Gregg Allison – Has Rome Really Changed Its Tune? The Catholic Church: 500 Years Later

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October 31, 2017, will mark the five-hundredth anniversary of the Reformation. Martin Luther’s nailing of his Ninety-five Theses to the door of the Wittenberg Church on that day in 1517 has proven to be one of the most important events in the history of the world. Indeed, many evangelicals trace their beginnings to this moment that launched the Protestant movement, of which we consider ourselves heirs.

But the Reformation was five hundred years ago! Like most everything else a half-millennium removed from its start, things have changed. Or have they? What issues sparked the Reformation? What were the key protests against the Catholic Church at that time? Do those same conditions exist now, such that the Reformation remains unfinished?

Half a Millennium Ago

Luther’s Ninety-five Theses constituted a call to debate some of the flagrant errors of the Catholic Church in his time. His subsequent writings exposed many other problems:

– a denial of justification by God’s grace received through faith alone in Christ alone
– an unbiblical view of salvation as joining together God and sinners such that divine grace, communicated through the Church’s sacraments, initiates the lifelong process, and human effort responds by engaging in good works in order to merit eternal life

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Michael Horton – Is This Good News?

In his Wednesday Mass homily this week, Pope Francis attracted considerable media attention. According to reports, the message drew on Mark 9:40, where Jesus says, “He who is not against us is for us.” Like the disciples, we can be intolerant of the good that others can do—even atheists. Because we’re all created in God’s image, there is still a possibility of doing good. So far, nothing particularly controversial in terms of classical Christian teaching. The most ardent evangelical would affirm that although our works are so corrupted by sin that they cannot justify us before God, they can help our neighbors.

However, the pontiff added, “The Lord has redeemed all of us, all of us, with the Blood of Christ: all of us, not just Catholics. Everyone! ‘Father, the atheists?’ Even the atheists. Everyone!…We must meet one another doing good. ‘But I don’t believe, Father, I am an atheist!’ But do good: we will meet one another there.”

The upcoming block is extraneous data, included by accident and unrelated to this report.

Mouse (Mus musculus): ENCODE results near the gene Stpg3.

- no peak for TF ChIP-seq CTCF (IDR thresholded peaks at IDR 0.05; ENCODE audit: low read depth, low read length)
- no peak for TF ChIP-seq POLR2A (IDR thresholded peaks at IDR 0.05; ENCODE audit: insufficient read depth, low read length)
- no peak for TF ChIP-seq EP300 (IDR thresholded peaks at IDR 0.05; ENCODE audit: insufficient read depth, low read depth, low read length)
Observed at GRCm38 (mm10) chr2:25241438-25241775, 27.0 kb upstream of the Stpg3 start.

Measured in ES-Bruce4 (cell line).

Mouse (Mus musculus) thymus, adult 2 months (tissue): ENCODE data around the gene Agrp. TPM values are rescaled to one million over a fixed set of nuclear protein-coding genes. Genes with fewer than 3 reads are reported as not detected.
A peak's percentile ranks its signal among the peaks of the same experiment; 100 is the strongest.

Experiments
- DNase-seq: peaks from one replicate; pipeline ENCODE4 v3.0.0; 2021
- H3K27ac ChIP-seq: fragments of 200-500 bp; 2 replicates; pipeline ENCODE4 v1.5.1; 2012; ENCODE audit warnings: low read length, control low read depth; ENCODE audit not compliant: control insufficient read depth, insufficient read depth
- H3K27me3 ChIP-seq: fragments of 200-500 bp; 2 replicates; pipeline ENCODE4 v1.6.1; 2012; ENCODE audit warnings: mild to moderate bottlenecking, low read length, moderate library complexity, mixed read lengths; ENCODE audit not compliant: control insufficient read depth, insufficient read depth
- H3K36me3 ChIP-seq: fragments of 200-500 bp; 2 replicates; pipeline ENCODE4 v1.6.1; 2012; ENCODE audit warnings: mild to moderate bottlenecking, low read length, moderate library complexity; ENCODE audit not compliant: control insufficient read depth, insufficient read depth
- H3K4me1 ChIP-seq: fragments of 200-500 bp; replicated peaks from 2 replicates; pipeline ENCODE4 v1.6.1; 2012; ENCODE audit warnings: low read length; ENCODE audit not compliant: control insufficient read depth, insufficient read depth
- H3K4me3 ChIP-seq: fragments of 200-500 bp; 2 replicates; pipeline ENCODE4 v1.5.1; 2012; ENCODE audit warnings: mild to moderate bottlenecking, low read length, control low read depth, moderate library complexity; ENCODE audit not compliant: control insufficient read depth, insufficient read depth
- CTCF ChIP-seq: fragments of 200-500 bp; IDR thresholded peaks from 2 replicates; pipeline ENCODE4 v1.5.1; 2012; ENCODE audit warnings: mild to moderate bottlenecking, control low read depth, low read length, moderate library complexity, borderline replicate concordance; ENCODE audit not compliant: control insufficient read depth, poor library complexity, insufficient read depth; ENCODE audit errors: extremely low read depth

Reports from major outlets, including the Huffington Post, express astonishment at the pope’s comments. What is this strange new teaching? Of course, it’s not new at all. It has been an emphasis ever since the Second Vatican Council, where the previously shunned speculations of Karl Rahner, S. J., became official teaching. There is no way to reconcile the previous councils and papal pronouncements depriving non-Roman Catholics of salvation with the idea of the “anonymous Christian.” Nevertheless, there it is. Not the development of dogma, as Cardinal Newman formulated, but the flat contradiction of dogma.

Before Vatican II, the standard teaching was that ordinarily no one can be saved who does not submit to the magisterium and papal authority in particular. Especially in trouble were those who had been reared Roman Catholic and yet explicitly rejected the pope’s headship. Although they were consigned to everlasting punishment by papal decrees, the Protestant Reformers never applied the same rule to their Roman Catholic opponents. Calvin even said that although Rome has excommunicated itself according to the criterion of Galatians 1:8-9, “There is a true church among her.”